Full disclosure: Fran Kimmel is a good friend of mine. Luckily, I know she also writes amazing books too, so I was more than delighted to review her latest book No Good Asking. Her first novel The Shore Girl is sort of a cult classic in these parts, I’ve come across many people who list it as one of their favourite books of all time, and although I haven’t read it yet, I hope to when I get my TBR under control.
This is a book best read in the winter. It takes place over a snowy week between Christmas and New Year’s on a rural property prone to getting winter storms. We begin with a retired RCMP officer, Eric, offering a ride to a young girl Hannah who he spots on the side of the highway, under-dressed for the sub-zero temperatures of that time of year. We discover she is living across the road from him, and because of her difficult situation at home, Eric’s family takes her in for a week while a foster family is lined up. Eric’s family is also struggling; although they seem normal on the outside, mental illness is taking a toll on each person, in their own way. Hannah’s presence is an abrupt change in their day-to-day lives, but her efforts to please her temporary family come with consequences for everyone involved.
The fact that Hannah has a positive impact on this complicated family didn’t come as much surprise, in fact I found it quite predictable. However, the strength of this novel is not the plotline, it’s the people that populate it. The quiet, subtle descriptions of family life are most compelling, and will ring true to anyone who’s ever lived with/as a family (i.e. most of us!). I began reading this book during the freak early-October snowstorm we had in Calgary, which stirred up the most delightful feeling of coziness, and short of drinking a Tim Hortons coffee while doing it, it couldn’t have felt more “Canadian”. I mean this as a compliment, because reading this book felt like getting a big warm hug, and I think it’s descriptions of our connection to landscape and weather will ring true with many Canadians living in rural areas (i.e. many of us!).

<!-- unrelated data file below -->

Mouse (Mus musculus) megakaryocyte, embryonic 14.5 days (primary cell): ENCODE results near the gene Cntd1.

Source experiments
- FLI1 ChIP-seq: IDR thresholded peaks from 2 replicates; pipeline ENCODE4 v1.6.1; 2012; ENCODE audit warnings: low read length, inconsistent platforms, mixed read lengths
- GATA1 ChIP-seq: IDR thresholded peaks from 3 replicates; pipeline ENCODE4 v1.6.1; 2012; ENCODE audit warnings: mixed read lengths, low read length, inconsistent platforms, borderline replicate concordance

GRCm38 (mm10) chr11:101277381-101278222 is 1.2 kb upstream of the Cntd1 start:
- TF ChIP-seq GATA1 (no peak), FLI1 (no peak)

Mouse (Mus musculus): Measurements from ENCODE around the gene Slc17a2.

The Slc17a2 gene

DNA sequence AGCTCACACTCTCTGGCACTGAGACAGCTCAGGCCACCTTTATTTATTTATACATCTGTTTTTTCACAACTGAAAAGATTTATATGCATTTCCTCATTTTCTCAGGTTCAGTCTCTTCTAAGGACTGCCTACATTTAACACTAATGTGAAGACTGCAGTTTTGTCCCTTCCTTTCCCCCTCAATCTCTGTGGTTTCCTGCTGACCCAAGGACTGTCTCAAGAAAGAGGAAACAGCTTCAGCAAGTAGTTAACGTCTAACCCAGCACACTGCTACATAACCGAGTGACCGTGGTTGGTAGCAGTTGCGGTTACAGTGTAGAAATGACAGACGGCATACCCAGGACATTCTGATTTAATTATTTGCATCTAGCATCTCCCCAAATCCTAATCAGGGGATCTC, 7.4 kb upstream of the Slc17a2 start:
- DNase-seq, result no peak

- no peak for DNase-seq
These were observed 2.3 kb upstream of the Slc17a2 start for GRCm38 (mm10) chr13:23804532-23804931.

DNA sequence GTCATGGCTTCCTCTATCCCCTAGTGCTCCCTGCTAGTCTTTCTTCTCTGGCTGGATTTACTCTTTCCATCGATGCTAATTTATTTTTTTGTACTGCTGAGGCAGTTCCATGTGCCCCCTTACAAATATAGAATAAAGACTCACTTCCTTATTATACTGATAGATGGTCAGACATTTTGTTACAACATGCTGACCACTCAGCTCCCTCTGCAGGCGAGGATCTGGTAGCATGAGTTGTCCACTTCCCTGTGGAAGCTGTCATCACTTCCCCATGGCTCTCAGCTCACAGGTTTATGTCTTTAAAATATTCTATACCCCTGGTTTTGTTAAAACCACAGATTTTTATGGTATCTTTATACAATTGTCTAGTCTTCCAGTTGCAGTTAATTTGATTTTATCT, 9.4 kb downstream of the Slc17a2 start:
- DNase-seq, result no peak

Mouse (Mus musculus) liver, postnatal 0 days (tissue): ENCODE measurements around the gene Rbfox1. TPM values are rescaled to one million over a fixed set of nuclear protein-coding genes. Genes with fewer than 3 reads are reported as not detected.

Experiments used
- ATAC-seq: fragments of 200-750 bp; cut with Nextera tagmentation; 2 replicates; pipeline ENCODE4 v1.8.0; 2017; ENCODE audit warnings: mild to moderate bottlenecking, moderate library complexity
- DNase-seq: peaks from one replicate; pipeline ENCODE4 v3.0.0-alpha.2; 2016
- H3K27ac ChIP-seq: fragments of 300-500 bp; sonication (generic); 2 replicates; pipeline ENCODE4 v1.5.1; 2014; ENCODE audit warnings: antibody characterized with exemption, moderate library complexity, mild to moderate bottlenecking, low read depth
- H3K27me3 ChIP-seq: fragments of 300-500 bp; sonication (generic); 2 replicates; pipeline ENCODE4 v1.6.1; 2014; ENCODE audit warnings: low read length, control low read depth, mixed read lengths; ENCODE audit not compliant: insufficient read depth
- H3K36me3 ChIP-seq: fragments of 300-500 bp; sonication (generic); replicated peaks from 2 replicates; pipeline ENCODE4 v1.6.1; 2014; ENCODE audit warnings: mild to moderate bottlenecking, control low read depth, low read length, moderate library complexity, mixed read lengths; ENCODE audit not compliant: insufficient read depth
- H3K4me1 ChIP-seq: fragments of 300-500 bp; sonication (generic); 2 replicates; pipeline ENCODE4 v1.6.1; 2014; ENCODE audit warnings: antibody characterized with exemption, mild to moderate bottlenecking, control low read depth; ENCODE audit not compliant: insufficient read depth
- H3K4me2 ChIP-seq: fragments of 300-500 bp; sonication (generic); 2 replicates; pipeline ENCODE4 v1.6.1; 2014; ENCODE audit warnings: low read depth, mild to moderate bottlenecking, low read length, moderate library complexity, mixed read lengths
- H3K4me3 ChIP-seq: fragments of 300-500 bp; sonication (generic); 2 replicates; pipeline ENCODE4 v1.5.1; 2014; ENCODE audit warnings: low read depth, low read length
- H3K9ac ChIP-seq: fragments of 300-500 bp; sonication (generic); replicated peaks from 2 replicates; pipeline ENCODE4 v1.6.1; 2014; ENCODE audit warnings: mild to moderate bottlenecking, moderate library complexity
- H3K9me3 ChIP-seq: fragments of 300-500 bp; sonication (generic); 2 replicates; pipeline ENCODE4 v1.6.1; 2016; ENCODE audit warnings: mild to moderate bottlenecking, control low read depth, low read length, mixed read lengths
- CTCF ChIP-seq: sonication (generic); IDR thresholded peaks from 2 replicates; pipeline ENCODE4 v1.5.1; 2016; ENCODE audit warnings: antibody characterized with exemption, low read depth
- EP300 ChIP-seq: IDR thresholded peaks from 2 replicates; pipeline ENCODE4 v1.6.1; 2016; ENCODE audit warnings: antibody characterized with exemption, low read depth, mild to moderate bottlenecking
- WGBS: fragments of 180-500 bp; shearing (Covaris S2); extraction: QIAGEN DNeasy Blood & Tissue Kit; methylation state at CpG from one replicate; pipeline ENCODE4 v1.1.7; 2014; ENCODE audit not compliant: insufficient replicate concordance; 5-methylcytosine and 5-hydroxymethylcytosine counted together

The characterization is one of the strongest elements of this book; Ellie, the mother suffering from a desire to be perfect and depression from frequent miscarriages; Sammy, the ‘on-the-spectrum’ five-year-old who balks at any sort of change in his routine; Walter, the grumpy grandfather suffering from dementia, and Daniel, the teenage son who’s grounded for smashing up a truck getting to a girl who takes advantage of him – all have rich inner lives that we get to experience through alternating first-person perspectives. Their problems are common yet we care so much about them, as mundane as their issues may be. Kimmel deftly creates a world that is easy to relate to, yet insular all at the same time.
This is the perfect book to read in that lull between Christmas and New Year’s, just like in the book. Put your slippered feet up, make yourself a hot chocolate, and indulge in No Good Asking, you won’t be disappointed!